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As American troops leave Afghanistan, US lawmakers fear dark future for women

Published: Updated:

US lawmakers will grill President Joe Biden’s envoy for Afghanistan on Tuesday about how the administration plans to ensure women’s rights will be protected if the hardline Islamist Taliban take control after US troops withdraw later this year.

Zalmay Khalilzad, special envoy for Afghanistan Reconciliation, will testify to the Senate Foreign Relations Committee at the panel’s first public hearing on the administration’s Afghanistan policy since Biden announced plans to withdraw troops by Sept. 11 after two decades of war.

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When Biden made his announcement on April 14, he said the United States would continue providing assistance to Afghan security forces and to civilian programs, including those for women and girls.



Members of Congress, many of whom are skeptical about the plans to bring home the 2,500 remaining troops, worry the US departure would cede control to the Taliban, whose 1996-2001 rule severely curtailed activities for Afghan women.

Since the Taliban was driven from power, the international community has poured billions into Afghanistan’s development. Gains for women and girls in access to education and public life are repeatedly touted as one of the major successes.

Women have been underrepresented during peace talks, despite promises that they would have a place at the table.

Senator Jeanne Shaheen, a senior Democrat on the Foreign Relations Committee and its only woman member, said Khalilzad, who also served under former Republican President Donald Trump, had not made including women enough of a priority.

She said there was too much uncertainty about the plans for Afghanistan after Sept. 11 to know whether women’s rights would be protected.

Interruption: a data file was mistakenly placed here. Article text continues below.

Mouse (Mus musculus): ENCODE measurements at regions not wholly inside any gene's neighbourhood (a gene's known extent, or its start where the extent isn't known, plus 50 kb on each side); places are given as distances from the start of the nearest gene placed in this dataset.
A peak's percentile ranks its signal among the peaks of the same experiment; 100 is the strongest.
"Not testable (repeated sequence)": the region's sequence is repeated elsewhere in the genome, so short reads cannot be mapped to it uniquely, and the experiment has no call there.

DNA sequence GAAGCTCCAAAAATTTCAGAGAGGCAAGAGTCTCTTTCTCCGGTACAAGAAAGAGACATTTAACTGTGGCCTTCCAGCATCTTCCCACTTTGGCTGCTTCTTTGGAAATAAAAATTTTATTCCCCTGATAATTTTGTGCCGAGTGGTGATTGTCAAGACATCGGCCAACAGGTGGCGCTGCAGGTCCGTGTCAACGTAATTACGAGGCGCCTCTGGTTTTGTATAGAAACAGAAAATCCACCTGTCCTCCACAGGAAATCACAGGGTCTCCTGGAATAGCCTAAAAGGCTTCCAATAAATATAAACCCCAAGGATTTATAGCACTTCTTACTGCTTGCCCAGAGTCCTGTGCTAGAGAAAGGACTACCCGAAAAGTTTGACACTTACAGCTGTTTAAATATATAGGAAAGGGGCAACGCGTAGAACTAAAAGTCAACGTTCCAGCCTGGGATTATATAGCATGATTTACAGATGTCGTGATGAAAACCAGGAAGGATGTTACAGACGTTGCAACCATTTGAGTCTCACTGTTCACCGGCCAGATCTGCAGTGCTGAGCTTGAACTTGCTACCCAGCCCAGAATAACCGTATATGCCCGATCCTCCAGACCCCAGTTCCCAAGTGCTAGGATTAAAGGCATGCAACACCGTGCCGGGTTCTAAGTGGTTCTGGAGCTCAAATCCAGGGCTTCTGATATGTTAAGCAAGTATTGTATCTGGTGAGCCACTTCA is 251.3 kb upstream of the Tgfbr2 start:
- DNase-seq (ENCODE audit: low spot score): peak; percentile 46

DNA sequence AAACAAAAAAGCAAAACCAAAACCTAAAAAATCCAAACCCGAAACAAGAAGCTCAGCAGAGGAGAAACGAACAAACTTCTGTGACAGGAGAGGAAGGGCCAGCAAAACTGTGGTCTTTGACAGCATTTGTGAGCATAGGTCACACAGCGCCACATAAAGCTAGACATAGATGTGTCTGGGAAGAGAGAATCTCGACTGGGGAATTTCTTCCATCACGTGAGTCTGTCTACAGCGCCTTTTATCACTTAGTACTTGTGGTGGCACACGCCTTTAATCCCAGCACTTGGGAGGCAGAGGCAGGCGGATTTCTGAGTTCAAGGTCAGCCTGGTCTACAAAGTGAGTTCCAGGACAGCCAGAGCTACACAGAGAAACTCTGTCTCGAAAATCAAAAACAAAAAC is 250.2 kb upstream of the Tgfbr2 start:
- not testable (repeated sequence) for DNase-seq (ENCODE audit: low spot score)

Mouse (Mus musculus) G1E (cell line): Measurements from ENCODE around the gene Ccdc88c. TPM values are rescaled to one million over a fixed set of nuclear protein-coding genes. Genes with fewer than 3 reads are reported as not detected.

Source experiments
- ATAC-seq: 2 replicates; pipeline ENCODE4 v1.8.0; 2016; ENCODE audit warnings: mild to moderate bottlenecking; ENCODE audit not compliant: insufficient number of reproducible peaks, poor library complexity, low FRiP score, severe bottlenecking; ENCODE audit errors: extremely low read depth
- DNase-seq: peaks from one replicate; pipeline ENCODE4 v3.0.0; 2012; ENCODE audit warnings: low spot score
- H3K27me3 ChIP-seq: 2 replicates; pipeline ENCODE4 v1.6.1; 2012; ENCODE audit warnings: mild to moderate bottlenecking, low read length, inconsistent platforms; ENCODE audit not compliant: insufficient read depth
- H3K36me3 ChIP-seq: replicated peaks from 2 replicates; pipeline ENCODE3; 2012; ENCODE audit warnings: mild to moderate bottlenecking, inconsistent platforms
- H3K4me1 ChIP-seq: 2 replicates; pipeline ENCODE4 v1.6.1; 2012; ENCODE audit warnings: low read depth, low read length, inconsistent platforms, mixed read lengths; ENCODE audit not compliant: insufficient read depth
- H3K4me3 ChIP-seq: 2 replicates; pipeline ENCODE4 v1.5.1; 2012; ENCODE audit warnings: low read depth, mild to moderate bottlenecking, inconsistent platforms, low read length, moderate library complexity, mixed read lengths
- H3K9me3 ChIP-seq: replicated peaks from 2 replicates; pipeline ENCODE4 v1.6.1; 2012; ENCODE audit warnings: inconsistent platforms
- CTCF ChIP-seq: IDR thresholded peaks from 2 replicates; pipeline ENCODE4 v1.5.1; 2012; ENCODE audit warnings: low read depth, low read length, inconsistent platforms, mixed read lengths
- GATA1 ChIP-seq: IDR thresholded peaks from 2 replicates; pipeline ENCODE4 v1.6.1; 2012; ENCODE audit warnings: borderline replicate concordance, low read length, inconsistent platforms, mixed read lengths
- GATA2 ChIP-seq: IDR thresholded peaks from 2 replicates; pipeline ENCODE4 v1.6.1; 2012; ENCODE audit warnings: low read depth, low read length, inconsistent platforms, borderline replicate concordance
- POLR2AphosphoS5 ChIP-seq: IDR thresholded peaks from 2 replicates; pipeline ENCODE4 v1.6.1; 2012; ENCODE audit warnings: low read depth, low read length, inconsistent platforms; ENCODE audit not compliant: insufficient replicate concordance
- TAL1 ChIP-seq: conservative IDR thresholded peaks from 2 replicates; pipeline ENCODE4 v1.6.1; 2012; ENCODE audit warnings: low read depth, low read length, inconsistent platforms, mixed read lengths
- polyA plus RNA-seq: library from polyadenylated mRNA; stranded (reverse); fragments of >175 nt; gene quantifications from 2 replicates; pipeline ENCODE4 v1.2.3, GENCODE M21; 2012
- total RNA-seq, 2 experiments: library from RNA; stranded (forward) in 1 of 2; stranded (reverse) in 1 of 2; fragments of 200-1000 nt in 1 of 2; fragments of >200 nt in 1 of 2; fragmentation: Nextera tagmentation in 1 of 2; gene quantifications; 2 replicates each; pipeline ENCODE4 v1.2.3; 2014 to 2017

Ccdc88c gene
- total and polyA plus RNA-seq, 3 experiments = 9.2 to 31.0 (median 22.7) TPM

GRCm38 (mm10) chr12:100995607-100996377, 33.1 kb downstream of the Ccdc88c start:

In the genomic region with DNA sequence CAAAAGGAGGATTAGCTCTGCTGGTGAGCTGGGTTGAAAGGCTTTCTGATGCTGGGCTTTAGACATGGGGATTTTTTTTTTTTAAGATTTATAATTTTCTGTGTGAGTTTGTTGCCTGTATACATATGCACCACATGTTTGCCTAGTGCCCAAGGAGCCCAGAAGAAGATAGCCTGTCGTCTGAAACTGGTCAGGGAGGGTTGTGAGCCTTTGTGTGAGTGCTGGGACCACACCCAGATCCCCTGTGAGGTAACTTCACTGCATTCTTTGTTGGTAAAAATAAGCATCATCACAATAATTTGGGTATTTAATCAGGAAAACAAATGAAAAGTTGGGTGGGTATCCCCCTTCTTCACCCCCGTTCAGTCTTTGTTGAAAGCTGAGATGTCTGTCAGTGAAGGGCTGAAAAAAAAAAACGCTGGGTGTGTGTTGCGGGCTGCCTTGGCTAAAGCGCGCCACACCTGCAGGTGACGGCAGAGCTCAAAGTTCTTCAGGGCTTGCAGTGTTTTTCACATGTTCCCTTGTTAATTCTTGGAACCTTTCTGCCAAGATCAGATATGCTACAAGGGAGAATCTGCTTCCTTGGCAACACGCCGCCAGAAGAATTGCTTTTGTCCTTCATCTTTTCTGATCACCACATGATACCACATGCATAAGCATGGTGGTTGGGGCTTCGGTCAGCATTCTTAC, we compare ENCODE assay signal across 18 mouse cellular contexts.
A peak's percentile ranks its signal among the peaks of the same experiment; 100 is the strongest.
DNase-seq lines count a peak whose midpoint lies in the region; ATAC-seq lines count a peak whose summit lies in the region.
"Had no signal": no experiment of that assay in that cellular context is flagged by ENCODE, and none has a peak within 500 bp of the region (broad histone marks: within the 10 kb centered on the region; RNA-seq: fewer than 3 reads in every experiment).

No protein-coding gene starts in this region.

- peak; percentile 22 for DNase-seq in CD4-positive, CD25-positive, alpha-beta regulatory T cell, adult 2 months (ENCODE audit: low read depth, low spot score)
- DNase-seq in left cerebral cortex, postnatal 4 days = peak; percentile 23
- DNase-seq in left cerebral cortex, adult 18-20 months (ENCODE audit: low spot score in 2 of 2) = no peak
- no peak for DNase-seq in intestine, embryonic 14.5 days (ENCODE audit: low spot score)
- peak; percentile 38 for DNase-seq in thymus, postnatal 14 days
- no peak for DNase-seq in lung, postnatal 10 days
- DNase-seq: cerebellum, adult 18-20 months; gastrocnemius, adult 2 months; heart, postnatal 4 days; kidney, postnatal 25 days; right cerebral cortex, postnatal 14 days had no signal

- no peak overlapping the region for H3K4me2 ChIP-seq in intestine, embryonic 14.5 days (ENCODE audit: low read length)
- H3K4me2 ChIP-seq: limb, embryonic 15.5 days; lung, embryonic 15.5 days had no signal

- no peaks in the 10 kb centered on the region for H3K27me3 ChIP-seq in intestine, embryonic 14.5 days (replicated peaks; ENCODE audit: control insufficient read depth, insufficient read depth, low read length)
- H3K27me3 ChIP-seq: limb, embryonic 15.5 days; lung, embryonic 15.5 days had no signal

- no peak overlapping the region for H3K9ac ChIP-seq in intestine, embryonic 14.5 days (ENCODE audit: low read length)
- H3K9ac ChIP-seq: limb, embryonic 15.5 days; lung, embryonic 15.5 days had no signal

“They at least recognize it’s an issue, which is a start,” Shaheen told Reuters. Shaheen, who is also on the Senate Armed Services Committee, said women’s rights had been discussed at every briefing she had been to.

“I think it’s important for us to continue to do everything we can,” she said.


Harsh restrictions

Under the Taliban, women were barred from education or work, required to fully cover their bodies and faces and could not leave home without a male relative. “Moral offences” were punished by flogging and stoning.



Democratic Senator Bob Menendez, the foreign relations committee’s chairman, said after a classified committee briefing last week that he had continuing concerns about ensuring rights for Afghan women and minorities will be protected.

Republican Senator Lindsey Graham said he had no doubt the Taliban would close schools and again impose harsh restrictions on women.

The Sept. 11 deadline -- which marks 20 years since the attacks on the United States that prompted Washington to go to war in Afghanistan -- extended the US presence there beyond the May 1 deadline negotiated under Trump.

Graham was among Republicans, and some Democrats, who also questioned Trump’s plan.

Former Republican President George W. Bush, who sent the US troops into Afghanistan in 2001, has also said he is worried.

“My first reaction was, ‘wow, these girls are going to have real trouble with the Taliban,’” Bush recently told NBC’s “Today” show. “A lot of gains have been made, and so I’m deeply concerned about the plight of women and girls in that country.”


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